A Cure for Washington's Dysfunction? No Budget, No Pay!

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WASHINGTON - Today if you look up the word "dysfunctional," you just might find a picture of Congress, according to some of the institution's biggest critics who say it's time for a major overhaul.

One of the changes gaining traction could hit lawmakers where it hurts them most: their wallets!

It's hard to imagine Congress's approval rating falling any lower, not when it's only 9 percent. According to a recent survey, most people like cockroaches or root canals more than lawmakers.

But there's one idea concerning Congress the public overwhelmingly supports: no budget, no pay. It requires both chambers to pass a budget by April 15. If they don't, members don't get paid until a budget is passed.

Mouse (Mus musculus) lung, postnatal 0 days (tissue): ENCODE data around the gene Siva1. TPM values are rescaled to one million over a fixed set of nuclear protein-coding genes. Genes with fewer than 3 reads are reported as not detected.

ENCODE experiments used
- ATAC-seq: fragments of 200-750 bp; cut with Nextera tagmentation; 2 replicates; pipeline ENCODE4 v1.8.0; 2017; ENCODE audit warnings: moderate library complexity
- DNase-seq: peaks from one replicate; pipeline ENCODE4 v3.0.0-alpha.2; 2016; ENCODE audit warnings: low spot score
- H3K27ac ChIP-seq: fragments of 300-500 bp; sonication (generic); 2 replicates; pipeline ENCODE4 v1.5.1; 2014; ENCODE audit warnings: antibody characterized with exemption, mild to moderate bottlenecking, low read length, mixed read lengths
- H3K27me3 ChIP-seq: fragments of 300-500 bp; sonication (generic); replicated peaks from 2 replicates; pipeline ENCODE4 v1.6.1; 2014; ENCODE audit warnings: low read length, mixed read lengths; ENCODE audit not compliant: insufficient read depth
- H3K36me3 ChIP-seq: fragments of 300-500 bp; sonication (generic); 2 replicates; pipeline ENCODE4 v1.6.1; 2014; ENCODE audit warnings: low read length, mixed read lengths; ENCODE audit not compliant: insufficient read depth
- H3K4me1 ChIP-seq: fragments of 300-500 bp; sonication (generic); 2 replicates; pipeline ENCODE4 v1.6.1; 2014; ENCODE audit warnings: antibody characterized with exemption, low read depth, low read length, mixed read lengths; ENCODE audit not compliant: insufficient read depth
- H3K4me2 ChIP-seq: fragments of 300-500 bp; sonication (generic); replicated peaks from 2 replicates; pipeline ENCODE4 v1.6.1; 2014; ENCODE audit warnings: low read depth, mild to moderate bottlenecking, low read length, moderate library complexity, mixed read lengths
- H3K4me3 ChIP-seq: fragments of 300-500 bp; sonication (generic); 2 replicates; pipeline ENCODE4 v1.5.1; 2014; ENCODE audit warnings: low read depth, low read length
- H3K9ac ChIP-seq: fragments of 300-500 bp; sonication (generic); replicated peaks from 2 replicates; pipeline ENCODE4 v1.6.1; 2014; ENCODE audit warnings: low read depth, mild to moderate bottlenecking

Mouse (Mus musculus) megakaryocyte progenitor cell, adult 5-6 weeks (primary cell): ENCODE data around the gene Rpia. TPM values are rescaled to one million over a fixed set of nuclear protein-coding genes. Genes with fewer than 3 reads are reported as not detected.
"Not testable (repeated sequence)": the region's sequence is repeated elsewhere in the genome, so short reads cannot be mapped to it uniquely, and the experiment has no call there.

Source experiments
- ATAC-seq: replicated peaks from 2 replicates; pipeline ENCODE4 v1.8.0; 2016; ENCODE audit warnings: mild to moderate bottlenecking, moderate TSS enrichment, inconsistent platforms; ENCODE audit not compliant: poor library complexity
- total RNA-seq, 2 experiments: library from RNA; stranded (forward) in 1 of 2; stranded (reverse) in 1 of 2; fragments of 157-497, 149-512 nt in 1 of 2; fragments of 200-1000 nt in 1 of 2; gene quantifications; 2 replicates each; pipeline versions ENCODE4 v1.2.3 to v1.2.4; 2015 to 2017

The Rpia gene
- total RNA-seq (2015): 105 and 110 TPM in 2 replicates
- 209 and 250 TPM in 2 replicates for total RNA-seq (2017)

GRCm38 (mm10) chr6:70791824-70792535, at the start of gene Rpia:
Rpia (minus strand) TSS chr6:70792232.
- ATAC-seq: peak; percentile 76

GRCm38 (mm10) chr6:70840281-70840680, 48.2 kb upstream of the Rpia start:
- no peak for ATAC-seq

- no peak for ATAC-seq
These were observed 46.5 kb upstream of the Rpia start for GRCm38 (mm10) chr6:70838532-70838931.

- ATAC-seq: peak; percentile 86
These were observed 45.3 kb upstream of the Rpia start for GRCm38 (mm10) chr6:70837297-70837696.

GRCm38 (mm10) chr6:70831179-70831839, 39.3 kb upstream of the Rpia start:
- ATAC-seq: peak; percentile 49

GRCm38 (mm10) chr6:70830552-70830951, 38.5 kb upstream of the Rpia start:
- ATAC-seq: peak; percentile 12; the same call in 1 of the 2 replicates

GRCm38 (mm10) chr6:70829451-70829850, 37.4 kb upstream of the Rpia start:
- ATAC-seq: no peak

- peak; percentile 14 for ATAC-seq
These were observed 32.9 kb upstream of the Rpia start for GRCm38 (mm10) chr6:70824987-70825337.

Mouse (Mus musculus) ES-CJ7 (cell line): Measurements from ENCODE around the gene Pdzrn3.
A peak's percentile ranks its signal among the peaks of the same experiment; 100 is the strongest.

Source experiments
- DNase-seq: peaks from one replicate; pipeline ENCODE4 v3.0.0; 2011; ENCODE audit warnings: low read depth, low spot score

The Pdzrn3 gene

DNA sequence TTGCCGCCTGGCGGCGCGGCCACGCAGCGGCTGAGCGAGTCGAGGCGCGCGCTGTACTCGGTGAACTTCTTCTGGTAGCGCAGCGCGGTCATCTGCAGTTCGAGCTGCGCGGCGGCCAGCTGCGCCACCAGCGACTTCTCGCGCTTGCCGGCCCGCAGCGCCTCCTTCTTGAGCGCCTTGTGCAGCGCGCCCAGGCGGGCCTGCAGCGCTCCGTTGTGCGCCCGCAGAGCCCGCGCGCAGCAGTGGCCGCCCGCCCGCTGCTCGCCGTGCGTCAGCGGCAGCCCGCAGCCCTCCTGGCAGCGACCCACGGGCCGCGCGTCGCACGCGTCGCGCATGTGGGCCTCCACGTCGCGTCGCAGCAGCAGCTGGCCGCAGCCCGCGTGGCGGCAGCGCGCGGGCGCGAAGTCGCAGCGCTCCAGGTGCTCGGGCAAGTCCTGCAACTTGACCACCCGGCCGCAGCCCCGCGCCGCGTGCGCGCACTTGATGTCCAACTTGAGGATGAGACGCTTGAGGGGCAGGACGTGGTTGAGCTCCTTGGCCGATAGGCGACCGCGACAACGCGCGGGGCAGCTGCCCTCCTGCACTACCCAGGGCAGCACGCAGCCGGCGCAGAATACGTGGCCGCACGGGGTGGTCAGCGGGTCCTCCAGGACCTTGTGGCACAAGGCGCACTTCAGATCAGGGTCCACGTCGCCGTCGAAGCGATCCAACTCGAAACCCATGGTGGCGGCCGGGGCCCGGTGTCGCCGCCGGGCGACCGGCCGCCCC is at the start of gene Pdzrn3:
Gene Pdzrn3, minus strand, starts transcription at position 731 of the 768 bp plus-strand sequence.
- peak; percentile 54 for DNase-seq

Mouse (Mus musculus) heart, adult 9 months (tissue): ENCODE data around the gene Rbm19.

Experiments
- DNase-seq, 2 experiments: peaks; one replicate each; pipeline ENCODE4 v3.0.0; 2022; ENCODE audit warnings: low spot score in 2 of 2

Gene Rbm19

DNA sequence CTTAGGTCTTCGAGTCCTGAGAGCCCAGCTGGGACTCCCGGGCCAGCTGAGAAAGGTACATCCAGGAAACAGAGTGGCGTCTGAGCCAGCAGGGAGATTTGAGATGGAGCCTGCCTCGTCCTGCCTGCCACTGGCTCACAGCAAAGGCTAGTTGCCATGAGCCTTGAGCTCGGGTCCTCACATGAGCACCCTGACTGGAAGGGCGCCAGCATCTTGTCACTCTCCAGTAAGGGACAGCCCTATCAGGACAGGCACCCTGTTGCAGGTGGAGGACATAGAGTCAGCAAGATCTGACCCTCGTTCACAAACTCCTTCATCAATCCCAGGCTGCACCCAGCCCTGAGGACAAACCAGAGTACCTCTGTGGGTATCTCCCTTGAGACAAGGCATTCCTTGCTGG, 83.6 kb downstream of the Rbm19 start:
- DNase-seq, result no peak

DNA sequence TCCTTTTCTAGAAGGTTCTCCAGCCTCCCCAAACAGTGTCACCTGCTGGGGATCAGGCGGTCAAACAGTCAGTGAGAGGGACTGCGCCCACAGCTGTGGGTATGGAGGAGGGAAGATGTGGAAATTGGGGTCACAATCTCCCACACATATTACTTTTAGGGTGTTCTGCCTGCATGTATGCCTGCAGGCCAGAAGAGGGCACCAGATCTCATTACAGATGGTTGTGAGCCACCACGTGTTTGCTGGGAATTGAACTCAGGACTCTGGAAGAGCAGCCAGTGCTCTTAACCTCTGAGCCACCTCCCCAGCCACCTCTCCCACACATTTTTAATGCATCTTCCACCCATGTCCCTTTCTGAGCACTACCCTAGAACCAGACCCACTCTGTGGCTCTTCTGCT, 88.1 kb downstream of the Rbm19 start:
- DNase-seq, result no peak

The bipartisan concept, supported by 88 percent of Americans, became reality when the Republican-controlled House made "no budget, no pay" a pre-condition to temporarily delay the latest round of budget talks, including the debate over raising the debt ceiling so Washington can borrow more money to keep operating.

The "no budget, no pay" bill passed both the House and Senate and President Obama signed it into law.

Supporters believe making politics more personally accountable might cure Washington's dysfunction and maybe even make government work somewhat efficiently.

Before the "no budget, no pay" bill passed, the Senate hadn't put together a budget in four years. It's also been 15 years since Congress passed a budget on time.

Can the U.S. pull back from the brink of financial disaster? David Walker, co-founder of the group No Labels, which succeeded in getting "no budget, no pay" made into law, talked about how Congress and the president must work together to help solve some of the nation's most pressing problems. Click play to see his comments.

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